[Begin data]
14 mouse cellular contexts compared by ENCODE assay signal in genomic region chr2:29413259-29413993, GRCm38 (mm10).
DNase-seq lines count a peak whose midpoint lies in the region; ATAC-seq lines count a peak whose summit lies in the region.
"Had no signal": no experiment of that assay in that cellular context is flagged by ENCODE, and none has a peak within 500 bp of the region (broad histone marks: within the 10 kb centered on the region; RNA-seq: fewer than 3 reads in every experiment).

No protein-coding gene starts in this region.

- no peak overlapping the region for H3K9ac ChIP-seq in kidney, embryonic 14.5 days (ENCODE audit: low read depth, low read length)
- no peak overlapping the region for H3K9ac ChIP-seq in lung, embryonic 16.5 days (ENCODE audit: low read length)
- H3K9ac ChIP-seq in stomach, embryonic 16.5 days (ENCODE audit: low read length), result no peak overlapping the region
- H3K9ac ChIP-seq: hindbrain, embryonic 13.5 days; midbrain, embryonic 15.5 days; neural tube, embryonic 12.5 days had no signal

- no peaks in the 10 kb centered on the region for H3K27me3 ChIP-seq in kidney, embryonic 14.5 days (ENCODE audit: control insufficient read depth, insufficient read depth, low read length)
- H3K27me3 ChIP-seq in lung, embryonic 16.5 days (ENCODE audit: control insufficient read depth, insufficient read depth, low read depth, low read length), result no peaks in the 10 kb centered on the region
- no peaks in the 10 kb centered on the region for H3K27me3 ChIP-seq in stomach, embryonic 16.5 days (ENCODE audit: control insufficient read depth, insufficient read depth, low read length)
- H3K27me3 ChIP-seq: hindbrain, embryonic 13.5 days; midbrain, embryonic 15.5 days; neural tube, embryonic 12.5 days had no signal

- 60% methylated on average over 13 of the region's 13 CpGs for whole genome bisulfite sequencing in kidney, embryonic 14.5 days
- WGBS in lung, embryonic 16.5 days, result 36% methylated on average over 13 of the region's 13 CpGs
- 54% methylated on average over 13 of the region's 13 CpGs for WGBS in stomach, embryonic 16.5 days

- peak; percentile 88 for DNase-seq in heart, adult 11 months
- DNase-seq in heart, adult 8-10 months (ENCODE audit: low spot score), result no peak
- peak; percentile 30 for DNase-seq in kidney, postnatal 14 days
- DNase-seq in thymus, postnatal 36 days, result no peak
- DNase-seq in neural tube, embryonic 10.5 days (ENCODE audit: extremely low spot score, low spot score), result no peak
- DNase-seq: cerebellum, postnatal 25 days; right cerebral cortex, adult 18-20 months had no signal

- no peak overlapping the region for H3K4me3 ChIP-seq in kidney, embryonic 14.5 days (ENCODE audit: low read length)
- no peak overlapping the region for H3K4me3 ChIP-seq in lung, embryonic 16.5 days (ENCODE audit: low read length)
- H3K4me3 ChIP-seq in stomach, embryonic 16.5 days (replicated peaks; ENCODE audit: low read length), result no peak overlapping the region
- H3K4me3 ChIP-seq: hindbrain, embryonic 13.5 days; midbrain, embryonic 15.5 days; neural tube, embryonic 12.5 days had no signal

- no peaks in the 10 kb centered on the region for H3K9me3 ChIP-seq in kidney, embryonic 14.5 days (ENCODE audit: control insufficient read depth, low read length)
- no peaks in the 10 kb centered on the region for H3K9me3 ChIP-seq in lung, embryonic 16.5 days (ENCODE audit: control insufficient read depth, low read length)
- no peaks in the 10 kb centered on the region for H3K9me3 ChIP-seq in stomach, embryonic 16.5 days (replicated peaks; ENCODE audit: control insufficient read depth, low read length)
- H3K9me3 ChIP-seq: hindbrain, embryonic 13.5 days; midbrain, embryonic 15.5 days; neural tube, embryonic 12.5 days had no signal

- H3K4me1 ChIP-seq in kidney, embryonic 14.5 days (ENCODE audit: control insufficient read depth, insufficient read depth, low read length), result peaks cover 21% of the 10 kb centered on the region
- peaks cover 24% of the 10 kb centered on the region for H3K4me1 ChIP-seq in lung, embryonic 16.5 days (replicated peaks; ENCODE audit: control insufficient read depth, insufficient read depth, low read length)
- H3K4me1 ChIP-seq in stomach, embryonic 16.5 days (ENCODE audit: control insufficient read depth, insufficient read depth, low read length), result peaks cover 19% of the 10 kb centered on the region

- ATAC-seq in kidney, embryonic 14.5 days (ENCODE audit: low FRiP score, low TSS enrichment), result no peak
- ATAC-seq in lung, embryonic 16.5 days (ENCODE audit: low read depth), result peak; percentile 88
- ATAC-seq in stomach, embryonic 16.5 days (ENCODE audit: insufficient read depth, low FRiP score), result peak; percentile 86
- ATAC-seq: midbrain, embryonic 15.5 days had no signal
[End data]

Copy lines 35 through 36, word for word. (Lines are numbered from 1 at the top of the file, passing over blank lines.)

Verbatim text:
- ATAC-seq in stomach, embryonic 16.5 days (ENCODE audit: insufficient read depth, low FRiP score), result peak; percentile 86
- ATAC-seq: midbrain, embryonic 15.5 days had no signal